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Jus ad Bellum

The Law on Inter-State Use of Force

By: Stuart Casey-Maslen
Media of Jus ad Bellum
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Published: 06-08-2020
Format: Paperback
Edition: 1st
Extent: 256
ISBN: 9781509930692
Imprint: Hart Publishing
Dimensions: 234 x 156 mm
RRP: £22.99
Online price : £20.69
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About Jus ad Bellum

This work expounds, for those in practice and beyond, the rules of international law governing the inter-state use of force. Jus ad bellum determines when a state - or group of states - may lawfully use force against, or on the territory of, another state, and when such action violates international law. The bedrock of the law is found in the Charter of the United Nations, but the interpretation and application of many of the rules codified in the Charter, particularly by the International Court of Justice, are contested. Accordingly, the book clarifies the law as it stands today, explaining its many complexities and controversies, such as when non-state actors may be attacked in another state and when consent is validly given to foreign intervention. The interrelationships between jus ad bellum and the law of armed conflict/international humanitarian law, the law of neutrality, and international human rights law are also illuminated, along with important concepts such as the 'responsibility to protect' and humanitarian intervention.

Table Of Contents

I. War and the Foundations of International Law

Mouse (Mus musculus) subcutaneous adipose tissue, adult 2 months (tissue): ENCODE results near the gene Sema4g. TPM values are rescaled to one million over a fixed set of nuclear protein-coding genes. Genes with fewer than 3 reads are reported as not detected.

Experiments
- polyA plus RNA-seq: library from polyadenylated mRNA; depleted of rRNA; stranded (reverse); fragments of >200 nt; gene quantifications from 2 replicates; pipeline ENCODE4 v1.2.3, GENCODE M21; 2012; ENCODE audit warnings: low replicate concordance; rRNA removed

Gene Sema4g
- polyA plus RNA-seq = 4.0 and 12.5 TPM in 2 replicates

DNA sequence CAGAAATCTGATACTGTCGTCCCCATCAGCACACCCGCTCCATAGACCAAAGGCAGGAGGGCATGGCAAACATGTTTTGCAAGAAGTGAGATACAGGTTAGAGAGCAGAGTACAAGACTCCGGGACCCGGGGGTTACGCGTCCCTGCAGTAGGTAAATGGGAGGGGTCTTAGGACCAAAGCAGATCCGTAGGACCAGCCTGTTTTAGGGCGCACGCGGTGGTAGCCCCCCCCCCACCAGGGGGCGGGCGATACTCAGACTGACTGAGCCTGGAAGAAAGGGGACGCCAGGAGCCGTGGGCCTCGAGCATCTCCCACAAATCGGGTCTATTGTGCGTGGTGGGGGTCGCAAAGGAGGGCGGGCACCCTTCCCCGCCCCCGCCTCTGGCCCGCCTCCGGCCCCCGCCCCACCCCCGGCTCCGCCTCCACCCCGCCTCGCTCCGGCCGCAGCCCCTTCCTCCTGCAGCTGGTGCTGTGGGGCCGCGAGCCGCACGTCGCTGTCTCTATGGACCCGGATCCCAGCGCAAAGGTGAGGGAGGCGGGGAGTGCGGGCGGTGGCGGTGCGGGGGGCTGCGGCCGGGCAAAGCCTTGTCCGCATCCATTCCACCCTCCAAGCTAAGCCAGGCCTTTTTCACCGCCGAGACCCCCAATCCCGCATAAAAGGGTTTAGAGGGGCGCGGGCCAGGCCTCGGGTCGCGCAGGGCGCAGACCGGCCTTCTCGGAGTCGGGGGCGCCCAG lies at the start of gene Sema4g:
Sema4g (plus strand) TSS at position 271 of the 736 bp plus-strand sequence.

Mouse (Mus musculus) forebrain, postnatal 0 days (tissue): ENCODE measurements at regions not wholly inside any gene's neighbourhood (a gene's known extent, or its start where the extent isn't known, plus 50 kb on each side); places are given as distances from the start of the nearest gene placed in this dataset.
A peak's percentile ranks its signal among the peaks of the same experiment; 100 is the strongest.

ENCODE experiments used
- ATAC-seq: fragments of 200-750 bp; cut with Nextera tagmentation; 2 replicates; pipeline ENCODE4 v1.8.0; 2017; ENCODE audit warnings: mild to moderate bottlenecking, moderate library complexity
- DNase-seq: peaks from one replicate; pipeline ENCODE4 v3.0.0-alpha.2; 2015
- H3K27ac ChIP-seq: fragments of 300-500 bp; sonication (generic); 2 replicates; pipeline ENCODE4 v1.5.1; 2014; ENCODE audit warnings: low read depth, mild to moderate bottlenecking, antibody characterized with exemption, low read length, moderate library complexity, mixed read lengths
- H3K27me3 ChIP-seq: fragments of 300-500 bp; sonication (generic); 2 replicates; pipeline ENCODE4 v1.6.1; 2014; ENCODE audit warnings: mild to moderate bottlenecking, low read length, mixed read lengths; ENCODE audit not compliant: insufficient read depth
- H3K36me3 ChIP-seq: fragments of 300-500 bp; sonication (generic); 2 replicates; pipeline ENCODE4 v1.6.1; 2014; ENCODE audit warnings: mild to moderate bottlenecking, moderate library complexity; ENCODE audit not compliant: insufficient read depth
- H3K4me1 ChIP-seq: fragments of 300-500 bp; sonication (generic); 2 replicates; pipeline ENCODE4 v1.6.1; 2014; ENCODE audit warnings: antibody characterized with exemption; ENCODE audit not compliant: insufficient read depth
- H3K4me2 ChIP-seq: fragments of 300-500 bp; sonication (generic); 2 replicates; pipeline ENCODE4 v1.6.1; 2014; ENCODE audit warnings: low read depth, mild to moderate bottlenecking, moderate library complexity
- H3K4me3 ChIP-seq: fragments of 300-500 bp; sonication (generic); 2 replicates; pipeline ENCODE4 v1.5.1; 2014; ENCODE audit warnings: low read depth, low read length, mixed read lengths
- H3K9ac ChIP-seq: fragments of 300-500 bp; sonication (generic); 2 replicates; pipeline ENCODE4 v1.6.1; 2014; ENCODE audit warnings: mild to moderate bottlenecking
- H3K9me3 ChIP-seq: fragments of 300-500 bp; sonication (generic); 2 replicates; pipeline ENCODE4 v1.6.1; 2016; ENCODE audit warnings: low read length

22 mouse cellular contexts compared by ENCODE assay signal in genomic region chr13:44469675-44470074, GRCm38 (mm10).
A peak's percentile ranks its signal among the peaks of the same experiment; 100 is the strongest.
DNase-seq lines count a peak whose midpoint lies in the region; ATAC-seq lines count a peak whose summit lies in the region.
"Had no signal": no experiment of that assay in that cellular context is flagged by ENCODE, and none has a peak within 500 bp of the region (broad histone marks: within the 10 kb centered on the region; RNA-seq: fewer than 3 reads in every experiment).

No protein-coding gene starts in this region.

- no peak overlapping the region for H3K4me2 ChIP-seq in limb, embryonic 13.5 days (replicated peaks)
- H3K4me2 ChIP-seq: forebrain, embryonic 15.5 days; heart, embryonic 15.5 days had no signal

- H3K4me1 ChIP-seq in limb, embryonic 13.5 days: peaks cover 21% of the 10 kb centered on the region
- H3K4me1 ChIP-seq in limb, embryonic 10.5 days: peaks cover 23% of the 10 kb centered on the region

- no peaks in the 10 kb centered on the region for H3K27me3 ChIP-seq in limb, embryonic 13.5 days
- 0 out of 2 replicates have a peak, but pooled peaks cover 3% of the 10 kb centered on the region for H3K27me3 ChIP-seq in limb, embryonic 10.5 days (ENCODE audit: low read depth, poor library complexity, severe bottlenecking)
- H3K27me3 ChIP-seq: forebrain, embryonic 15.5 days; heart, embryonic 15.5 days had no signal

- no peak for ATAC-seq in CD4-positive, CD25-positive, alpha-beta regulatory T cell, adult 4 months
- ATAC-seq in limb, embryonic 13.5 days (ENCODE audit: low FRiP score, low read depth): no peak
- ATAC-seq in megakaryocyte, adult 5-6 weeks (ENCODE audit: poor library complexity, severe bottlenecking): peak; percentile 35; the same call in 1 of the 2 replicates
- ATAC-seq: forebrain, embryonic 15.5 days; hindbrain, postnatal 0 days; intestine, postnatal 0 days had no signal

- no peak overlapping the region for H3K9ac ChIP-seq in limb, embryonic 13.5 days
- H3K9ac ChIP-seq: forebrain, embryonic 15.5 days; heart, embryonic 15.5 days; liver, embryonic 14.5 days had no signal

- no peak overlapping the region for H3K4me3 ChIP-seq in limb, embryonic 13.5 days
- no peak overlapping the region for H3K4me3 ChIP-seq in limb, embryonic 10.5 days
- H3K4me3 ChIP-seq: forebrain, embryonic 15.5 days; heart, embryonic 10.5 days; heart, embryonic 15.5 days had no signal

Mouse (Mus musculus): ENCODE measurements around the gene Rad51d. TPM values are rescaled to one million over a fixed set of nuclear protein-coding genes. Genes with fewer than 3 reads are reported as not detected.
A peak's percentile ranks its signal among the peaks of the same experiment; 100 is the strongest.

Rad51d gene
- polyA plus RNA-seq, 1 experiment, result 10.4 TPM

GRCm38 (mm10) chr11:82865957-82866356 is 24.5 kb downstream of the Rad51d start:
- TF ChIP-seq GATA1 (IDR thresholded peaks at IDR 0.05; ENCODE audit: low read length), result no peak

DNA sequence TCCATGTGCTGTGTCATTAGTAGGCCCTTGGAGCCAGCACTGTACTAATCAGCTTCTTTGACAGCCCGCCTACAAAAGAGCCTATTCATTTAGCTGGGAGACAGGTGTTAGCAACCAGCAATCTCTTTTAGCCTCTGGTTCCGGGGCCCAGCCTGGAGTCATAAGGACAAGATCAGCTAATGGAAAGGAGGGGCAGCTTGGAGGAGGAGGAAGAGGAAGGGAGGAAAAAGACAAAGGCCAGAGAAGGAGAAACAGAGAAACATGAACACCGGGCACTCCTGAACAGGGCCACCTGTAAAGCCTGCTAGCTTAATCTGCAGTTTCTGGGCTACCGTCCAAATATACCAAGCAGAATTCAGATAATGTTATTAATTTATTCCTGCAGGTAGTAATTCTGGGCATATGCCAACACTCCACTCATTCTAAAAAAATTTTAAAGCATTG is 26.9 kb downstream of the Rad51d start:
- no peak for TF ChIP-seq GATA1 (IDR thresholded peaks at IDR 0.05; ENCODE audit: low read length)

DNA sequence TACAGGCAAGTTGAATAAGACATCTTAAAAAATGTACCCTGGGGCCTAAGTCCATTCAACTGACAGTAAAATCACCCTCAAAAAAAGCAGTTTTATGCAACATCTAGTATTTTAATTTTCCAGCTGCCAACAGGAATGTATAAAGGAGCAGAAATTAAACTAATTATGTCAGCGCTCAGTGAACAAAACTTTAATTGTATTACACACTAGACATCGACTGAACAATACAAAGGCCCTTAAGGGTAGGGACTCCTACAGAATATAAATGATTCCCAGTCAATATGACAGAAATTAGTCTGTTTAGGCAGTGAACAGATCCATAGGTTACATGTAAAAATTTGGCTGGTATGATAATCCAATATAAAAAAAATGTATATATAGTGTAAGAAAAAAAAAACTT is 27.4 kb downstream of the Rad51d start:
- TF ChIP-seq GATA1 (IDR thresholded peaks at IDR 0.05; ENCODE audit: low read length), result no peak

II. A History of the Regulation of War under International Law
III. Jus ad bellum and Contemporary International Law
1. The General Prohibition on the Use of Force
I. Introduction
II. The Status of the Prohibition under International Law
III. The Scope and Content of the Prohibition on the Use of Force
IV. The Content of the Prohibition on the Threat of Force
2. Consenting to a Use of Force by Another State
I. Introduction
II. The Lawful Donor of Consent
III. The Expression of Valid Consent
IV. Withdrawal of Consent
V. Consent has no Bearing on the Duty to Respect Other Rules of International Law
3. Use of Force in Self-defence
I. Introduction
II. The Right of the State to Use Force in Self-defence
III. Use of Force in Defence of Other States
4. United Nations Security Council Authorisation to Use Force
I. Introduction
II. The Role of the UN Security Council
III. The Form and Content of a Council Authorisation to Use Force
IV. Respect for the Terms of the Authorisation
V. Security Council Authorisation and Regional Organisations
5. Use of Force and the Law of Neutrality
I. Introduction
II. The Origins of the Law of Neutrality
III. The Modern Law of Neutrality
6. The Legality of Humanitarian Intervention
I. Introduction
II. The Notion of Humanitarian Intervention
III. Humanitarian Intervention under International Law
IV. The Content and Consequence of 'Responsibility to Protect'
V. Rescue of Nationals as Humanitarian Intervention?
7. Responsibility for Aggression
I. Introduction
II. The Definition of Aggression
III. State Responsibility for Acts of Aggression
IV. Individual Responsibility for Aggression under International Criminal Law
V. Concluding Remarks
8. Use of Force in United Nations Peacekeeping Operations
I. Introduction
II. The Evolution in Peacekeeping Use of Force: From Self-defence to the Protection of Civilians
III. The International Legal Basis for Use of Force by
UN Peacekeepers
9. Rights and Obligations of Non-state Actors ad Bellum and in Bello
I. Introduction
II. 'Non-state Actor' and 'Non-state Armed Groups' Defined
III. Non-state Actors' Rights and Obligations under International Law
10. The Interrelationship between Jus ad Bellum and Jus in Bello
I. Introduction
II. The Relevance of ad Bellum Rules to an Application of Jus in Bello
III. Neutrality ad Bellum and in Bello
IV. Proportionality ad Bellum and in Bello
V. The Legality of Targeting under Jus in Bello and its Influence on the Legality of Action in Self-defence

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